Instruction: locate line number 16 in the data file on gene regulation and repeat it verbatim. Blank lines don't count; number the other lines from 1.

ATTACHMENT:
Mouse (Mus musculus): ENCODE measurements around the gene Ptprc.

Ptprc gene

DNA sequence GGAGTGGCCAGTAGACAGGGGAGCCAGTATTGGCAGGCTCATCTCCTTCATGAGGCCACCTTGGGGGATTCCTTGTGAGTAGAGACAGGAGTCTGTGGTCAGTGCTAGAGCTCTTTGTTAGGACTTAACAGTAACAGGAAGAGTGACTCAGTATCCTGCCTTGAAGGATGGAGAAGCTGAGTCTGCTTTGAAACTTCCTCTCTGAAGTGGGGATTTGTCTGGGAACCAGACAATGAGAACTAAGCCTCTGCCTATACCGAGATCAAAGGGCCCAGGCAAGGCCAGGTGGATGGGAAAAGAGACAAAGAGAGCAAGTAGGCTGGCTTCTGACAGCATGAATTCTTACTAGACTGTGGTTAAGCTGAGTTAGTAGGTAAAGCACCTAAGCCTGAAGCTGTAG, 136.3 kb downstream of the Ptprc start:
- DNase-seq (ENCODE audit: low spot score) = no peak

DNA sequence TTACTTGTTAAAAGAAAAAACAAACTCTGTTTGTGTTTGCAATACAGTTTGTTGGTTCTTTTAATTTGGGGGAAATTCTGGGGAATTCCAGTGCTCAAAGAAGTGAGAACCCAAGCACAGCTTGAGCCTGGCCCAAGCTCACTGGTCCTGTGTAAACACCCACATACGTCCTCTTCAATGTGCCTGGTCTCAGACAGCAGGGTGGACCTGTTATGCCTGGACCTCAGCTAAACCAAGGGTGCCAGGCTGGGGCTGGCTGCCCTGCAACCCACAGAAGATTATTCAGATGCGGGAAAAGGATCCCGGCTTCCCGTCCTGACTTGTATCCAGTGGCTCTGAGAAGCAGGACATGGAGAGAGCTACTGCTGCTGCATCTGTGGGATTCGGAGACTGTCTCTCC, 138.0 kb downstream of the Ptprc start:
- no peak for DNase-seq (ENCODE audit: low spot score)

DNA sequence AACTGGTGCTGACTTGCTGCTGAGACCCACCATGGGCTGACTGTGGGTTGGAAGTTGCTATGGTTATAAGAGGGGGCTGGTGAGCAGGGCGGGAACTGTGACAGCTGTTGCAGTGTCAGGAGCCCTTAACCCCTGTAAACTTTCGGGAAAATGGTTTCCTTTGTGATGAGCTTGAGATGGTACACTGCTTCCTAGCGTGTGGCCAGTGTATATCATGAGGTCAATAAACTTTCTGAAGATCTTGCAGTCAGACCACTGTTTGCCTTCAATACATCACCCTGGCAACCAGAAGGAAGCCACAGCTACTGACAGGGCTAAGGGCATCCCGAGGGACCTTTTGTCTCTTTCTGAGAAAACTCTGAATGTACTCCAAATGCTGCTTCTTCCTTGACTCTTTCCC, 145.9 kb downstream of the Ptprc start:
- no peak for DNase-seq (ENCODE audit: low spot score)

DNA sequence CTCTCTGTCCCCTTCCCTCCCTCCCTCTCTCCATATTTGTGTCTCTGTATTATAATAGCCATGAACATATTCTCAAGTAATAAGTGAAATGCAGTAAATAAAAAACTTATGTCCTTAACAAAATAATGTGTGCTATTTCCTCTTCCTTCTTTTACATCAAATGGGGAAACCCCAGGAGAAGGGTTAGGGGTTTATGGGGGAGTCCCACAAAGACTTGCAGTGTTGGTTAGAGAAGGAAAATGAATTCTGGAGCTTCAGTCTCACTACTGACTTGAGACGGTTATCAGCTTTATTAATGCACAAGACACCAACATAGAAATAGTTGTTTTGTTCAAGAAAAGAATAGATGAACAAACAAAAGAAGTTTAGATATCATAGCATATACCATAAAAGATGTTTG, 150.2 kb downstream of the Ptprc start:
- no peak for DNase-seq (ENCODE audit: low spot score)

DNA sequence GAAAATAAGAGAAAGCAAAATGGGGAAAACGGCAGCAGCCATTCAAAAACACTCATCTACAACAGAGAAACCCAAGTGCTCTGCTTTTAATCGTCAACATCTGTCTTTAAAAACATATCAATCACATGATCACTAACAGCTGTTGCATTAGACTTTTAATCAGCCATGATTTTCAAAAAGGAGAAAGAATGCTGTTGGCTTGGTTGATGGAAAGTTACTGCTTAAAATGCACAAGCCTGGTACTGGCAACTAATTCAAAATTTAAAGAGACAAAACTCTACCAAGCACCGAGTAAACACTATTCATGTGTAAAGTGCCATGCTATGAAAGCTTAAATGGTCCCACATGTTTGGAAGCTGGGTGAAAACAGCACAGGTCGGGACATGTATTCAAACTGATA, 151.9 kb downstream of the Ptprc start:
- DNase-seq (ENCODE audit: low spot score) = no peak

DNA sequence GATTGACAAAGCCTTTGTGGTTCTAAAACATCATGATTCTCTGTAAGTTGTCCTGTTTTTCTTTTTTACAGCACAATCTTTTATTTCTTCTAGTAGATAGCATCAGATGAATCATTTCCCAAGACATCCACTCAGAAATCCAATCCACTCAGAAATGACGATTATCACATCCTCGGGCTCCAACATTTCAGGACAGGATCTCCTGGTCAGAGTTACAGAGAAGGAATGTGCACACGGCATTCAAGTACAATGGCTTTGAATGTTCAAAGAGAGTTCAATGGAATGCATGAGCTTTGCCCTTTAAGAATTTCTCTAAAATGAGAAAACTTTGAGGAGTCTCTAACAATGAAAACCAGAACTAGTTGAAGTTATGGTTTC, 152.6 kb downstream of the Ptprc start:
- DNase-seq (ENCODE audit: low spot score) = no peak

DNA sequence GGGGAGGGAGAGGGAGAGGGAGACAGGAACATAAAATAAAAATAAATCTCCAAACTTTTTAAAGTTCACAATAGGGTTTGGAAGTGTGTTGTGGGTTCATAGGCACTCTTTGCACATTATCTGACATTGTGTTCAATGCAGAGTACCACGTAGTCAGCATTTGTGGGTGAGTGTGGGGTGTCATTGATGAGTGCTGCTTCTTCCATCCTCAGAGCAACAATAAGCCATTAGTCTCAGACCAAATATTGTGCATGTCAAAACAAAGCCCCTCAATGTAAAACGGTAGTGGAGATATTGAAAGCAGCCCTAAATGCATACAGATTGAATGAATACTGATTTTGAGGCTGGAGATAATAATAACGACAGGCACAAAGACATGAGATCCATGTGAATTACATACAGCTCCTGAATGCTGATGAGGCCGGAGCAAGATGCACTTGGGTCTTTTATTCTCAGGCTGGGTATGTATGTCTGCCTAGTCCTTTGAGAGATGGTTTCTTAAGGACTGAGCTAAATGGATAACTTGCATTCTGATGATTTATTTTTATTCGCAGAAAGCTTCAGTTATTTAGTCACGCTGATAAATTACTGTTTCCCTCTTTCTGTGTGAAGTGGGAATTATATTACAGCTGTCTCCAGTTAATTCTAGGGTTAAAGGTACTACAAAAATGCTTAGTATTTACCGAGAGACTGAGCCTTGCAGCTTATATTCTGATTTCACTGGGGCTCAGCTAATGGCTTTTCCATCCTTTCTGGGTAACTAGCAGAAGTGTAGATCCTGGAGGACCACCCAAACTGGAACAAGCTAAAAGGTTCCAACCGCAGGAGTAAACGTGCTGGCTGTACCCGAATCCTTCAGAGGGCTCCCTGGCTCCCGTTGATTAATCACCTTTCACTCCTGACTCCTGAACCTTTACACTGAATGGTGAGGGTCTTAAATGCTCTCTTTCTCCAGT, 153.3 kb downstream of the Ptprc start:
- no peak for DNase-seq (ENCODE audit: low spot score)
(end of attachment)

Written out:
- no peak for DNase-seq (ENCODE audit: low spot score)